Is there substance behind Trump-Kim accord?
Asia politics expert Dr Marc Lanteigne
This week’s watershed summit between United States President Donald Trump and North Korean leader Kim Jong-un was a
mixed success, top-heavy with imagery and ‘smile diplomacy’ but light on concrete initiatives and promises, says
international relations specialist Dr Marc Lanteigne.
“Although the summit was ground-breaking, in the sense that this was the first time a sitting American president has
ever met directly with a North Korean head of state, the work ahead in ensuring that relations between the two states do
not deteriorate to levels seen last year will be a much more difficult and time-consuming task,” says Dr Lanteigne, from
Massey’s Centre for Defence and Security Studies.
After a short one-to-one session between the leaders and their interpreters, larger meetings with American and North
Korean officials followed, and by mid-afternoon the two leaders emerged to sign a document which the President called
‘pretty comprehensive’ while the North Korea (officially the Democratic People’s Republic of Korea - DPRK) Chairman
stated that meeting served to ‘leave the past behind’. Trump suggested at the end of the meeting that the process of
denuclearisation could proceed ‘very quickly’ and that the door was potentially open for Kim to visit the White House.
The four main points of the agreement included:
• A promise by both sides to establish a new relationship in order to create ‘peace and prosperity’
• The pacification of the Korean Peninsula
• North Korea would work towards ‘complete denuclearisation’ as stated in the Panmunjom Declaration struck in
April between Mr Kim and South Korean President Moon Jae-in
• Both states would work to recover prisoners of war and the remains of those missing in action from the 1950-53
Document’s lack of detail raises questions
The document was unusually light on specifics, says Dr Lanteigne. Critical questions remain, he says, such as how the
initiatives will be carried out and under what timeframe, and what will be the role of South Korea in future talks.
“The meeting was a considerable victory for the Kim regime, given that it finally, after several decades, received the
degree of recognition that it had been seeking from Washington, and was treated as an equal to the United States in the
course of the talks.”
Of note was the North Korean leader was not taken to task for his country’s human rights record and previous belligerent
behaviour. “As well, the negotiations which will follow will likely need greater international participation and
engagement, which may be difficult given the frosty relations between the US and several key friends and allies in the
wake of the failed G7 meeting and opposition to the tearing up of the Iranian nuclear deal by the Trump government last
Permanent peace possible?
Both sides have talked about establishing a ‘permanent peace,’ he says. “This could mean some sort of document affirming
the formal end of the Korean War, which technically is still going as no peace treaty was ever signed between the North
and South, but only an armistice in 1953.
“However, any peace treaty would also need to involve South Korea, and likely China given that Beijing has maintained
that it wishes to be part of the peace process. Tokyo is also concerned about any peace agreement since Japan has been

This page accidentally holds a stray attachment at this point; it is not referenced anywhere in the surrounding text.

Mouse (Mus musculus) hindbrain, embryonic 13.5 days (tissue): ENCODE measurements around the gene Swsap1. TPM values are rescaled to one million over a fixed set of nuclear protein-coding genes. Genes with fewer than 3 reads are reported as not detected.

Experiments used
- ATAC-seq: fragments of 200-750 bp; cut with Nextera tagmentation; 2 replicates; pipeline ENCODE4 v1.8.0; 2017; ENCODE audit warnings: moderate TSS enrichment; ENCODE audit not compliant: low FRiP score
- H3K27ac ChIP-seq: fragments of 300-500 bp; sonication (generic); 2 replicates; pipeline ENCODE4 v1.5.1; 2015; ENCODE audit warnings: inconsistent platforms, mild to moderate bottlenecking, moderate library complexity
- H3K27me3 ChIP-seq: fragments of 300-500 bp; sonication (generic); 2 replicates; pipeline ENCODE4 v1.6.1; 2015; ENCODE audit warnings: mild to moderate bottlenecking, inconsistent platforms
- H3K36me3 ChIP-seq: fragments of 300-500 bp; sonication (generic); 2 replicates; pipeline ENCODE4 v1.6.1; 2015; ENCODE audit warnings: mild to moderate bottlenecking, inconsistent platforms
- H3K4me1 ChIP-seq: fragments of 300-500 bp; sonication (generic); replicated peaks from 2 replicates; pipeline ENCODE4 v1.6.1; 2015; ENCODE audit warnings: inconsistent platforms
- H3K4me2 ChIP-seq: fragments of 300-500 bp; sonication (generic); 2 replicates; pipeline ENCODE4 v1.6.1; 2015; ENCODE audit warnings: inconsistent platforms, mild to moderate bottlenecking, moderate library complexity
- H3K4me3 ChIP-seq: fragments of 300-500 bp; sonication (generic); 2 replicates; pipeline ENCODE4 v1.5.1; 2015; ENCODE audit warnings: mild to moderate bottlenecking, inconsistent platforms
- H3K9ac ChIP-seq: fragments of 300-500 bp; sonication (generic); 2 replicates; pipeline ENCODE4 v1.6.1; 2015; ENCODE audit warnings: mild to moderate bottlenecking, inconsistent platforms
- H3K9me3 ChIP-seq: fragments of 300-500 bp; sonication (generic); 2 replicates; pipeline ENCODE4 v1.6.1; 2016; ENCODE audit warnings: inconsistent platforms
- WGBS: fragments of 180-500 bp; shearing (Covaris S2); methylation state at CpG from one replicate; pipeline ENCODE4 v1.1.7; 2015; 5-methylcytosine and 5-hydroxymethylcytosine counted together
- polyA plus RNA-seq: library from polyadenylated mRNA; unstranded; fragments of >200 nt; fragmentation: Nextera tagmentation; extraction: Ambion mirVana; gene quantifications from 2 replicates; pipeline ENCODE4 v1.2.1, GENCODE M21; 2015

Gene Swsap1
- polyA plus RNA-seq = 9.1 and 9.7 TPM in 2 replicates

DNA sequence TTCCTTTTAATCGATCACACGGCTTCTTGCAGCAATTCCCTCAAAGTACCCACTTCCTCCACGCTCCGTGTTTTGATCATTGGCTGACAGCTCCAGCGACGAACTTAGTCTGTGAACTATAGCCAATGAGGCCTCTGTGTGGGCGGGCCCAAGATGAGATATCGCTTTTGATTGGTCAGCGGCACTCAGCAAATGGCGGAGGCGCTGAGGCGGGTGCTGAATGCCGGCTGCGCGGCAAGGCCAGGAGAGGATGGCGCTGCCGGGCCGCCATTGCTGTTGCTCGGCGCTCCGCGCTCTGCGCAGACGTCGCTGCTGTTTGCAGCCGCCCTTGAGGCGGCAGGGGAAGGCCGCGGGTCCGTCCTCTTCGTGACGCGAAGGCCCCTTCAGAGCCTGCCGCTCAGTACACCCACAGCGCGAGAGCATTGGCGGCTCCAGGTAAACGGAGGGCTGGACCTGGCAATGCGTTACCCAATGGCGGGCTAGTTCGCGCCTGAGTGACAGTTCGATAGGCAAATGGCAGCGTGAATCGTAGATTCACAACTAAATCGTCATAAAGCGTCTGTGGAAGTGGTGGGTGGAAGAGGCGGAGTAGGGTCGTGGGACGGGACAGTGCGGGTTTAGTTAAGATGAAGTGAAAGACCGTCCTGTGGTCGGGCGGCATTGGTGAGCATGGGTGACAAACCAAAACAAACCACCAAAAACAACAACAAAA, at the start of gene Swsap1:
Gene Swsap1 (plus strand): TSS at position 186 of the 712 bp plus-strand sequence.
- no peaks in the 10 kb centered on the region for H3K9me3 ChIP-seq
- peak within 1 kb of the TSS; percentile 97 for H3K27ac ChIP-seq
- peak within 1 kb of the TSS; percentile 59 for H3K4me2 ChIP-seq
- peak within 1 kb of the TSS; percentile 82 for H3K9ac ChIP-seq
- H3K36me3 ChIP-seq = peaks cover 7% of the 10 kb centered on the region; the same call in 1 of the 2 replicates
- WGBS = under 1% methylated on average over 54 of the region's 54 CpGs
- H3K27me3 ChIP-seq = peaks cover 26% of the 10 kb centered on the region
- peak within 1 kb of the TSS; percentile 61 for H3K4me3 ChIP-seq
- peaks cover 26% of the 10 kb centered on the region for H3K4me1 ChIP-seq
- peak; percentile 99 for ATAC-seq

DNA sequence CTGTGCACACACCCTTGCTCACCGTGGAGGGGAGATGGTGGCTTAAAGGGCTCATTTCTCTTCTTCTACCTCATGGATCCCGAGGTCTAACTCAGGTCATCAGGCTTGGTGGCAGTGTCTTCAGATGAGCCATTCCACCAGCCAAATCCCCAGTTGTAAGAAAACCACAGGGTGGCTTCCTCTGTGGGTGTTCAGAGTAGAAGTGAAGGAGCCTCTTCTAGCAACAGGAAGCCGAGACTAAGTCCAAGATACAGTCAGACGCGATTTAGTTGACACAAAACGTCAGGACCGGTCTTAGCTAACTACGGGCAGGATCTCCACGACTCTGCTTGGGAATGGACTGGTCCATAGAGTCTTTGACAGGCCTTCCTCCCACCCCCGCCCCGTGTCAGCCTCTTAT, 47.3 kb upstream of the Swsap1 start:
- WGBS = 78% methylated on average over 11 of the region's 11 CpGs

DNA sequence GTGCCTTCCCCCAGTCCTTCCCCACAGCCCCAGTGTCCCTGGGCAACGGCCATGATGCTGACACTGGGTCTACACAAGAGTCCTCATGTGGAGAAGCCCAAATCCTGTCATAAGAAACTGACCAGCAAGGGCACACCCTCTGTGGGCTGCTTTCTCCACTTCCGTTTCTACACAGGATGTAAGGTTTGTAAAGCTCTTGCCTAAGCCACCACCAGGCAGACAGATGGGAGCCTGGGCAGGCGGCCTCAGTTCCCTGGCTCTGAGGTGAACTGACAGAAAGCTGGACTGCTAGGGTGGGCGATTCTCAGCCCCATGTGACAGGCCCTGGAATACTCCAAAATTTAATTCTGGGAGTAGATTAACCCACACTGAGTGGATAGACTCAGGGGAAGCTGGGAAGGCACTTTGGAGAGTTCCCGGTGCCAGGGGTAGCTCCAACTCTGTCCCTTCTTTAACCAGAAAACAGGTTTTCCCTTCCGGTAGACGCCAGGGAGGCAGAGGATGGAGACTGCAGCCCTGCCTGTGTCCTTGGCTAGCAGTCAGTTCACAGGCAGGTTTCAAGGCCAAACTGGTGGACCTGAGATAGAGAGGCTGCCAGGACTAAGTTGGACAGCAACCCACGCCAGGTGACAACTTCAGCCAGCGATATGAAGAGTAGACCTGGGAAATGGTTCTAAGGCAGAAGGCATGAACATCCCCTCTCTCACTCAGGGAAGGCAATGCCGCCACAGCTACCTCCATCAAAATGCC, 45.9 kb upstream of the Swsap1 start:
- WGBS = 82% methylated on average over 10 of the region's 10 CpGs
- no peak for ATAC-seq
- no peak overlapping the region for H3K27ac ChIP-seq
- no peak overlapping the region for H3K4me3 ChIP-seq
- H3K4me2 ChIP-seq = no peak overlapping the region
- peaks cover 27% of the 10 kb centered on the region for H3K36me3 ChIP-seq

frequently threatened by North Korea in the past. A future outcome of the talks could be a revival of the Beijing-backed
‘Six-Party Talks’, which included the two Koreas along with China, Japan, Russia and the United States.”
Dr Lanteigne says President Trump surprised many by suggesting that further US-South Korean military exercises would be
suspended as a gesture of goodwill, a move which was reportedly not discussed with Seoul beforehand. “This decision ran
counter to previous US vows that it would not accept a ‘freeze-for-freeze’ option, meaning a promise to suspend these
exercises in exchange for a continued halt to DPRK missile and warhead testing.
“While the South Korean government continues to throw its support behind US-led peace initiatives, there remains the
question of whether the United States and South Korea are completely on the same page as the peace process continues.
“China, too, will be essential to any lasting peace and denuclearisation of North Korea, given its great power status in
the region and its strong overreaching economic relationship with the DPRK. Beijing was largely left on the side-lines
in this process, but the [Chinese] Xi Jinping government has made it clear that it supports the nuclear disarmament on
the Korean Peninsula but also wishes to be directly involved in the peace process to come,” Dr Lanteigne says.
“As a spokesperson for the Chinese Foreign Ministry stated at the end of the Singapore Summit, ‘no one will doubt the
unique and important role played by China; a role which will continue’.”
Dr Lanteigne says there is still much uncertainty about what can be accomplished in a single meeting despite its high
profile. “The foreign policy team of President Trump is still greatly untested and has showed numerous signs of being
divided and prone to posturing, as the G7 summit in Québec this month illustrated. As for the North Korea side, the
regime has already won a victory of sorts given that it is receiving international recognition on levels never before
seen, and there is the possibility of future international contacts not only with the United States but also with other